Historically brands were an indicator of quality. They were shorthand for the fact that the people who produced the product were happy that it bore their name. Consumers could buy branded products and trust that they were getting something of a consistent standard that reached a certain quality level. So what’s changed?
Firstly, brands have become totally ubiquitous. Everything is branded. If you think about any consumer situation the choice is between one brand or another. Even “unbranded” products usually have brands, we just don’t notice them as they have no presence outside the store they were created by. Even shops or concessions are now brands so that when we buy a coffee at a service station or on a train it is simply impossible to avoid at least one brand. To be truly “unbranded” involves taking a stand against society in general rather than making a one off consumer decision.
Obviously this undermines what it means to be branded per se and shifts the issue into “what does the brand stand for?” This is often much harder to work out than it used to be. In an age where we are happy to talk about “value brands” what does such a brand stand for? Does it stand for low price? If so, what does the price stand for? What is the relationship between the two? The visual appearance of a product and its pack will often utilise premium category codes to position the product “higher up” the value chain than it really is so these cues are often filtered out.
Another factor is the portability of brands. A brand can be bought and sold as if it were a NFL franchise with no regard for anything it stands for. I could buy the Rolls Royce brand tomorrow and stick it to the front of a child’s tricycle. It wouldn’t do the brand much good but wouldn’t contravene any law or trade regulation. The history of many of the FMCG brands around us is now one of exchange and consolidation. Heritage is something they aspire to rather than own by right.
And this brings us to Findus. Perhaps never a premium brand or a particularly aspirational one it did serve an important purpose. It offered what brands used to: a guarantee of quality at the bottom end of a fairly commoditised market. Given recent events the brand may well suggest exactly the opposite of this to the precise audience who bestow value on brands in the first place: consumers.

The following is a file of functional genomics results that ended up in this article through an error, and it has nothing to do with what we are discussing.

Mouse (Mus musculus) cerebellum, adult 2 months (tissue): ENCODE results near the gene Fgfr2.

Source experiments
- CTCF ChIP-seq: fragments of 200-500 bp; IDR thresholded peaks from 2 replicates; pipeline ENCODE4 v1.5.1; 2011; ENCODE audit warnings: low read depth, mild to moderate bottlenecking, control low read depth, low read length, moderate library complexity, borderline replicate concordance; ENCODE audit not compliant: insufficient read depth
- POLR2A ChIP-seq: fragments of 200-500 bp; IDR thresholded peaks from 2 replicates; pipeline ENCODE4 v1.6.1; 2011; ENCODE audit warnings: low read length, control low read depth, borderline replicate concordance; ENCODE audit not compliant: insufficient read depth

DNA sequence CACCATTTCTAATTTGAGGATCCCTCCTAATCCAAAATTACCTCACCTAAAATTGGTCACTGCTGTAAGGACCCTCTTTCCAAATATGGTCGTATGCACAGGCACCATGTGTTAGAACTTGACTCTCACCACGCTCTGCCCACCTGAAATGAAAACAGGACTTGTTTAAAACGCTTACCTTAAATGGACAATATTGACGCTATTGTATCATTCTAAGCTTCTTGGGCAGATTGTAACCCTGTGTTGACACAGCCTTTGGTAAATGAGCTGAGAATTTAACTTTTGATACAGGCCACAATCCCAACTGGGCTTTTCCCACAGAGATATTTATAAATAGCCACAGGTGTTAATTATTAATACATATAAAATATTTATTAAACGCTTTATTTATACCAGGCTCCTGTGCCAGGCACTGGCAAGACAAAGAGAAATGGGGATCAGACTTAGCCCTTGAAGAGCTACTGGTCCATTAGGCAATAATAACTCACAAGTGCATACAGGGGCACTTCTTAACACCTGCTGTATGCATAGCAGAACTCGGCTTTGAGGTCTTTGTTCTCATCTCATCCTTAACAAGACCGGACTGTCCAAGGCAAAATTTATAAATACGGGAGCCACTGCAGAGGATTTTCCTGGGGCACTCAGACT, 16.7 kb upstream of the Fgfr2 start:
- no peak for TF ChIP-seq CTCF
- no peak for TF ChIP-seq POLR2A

If production is outsourced, pack manufacture is outsourced, distribution is via a third party and the product is sold in a large multiple retailer what is it that the brand owners are doing? Are they the champions of quality in the process? Are they the force for good that represents the consumer? Or are they simply milking the brand for all it is worth until all the value has been eroded?
The best brands realise that their product is a huge component of the brand. How it is made (Apple), how it is sold (banks), how staff are treated (HMV) and what is in it (Tesco) are things that consumers have the right to trust in. Brands and products can be thought about separately, managed separately, even bought and sold separately but eventually the disconnect will be found out.
Social media is achieving what the weak UK food regulators never managed and removing many of the hiding places that have allowed this race to the bottom - long may it continue.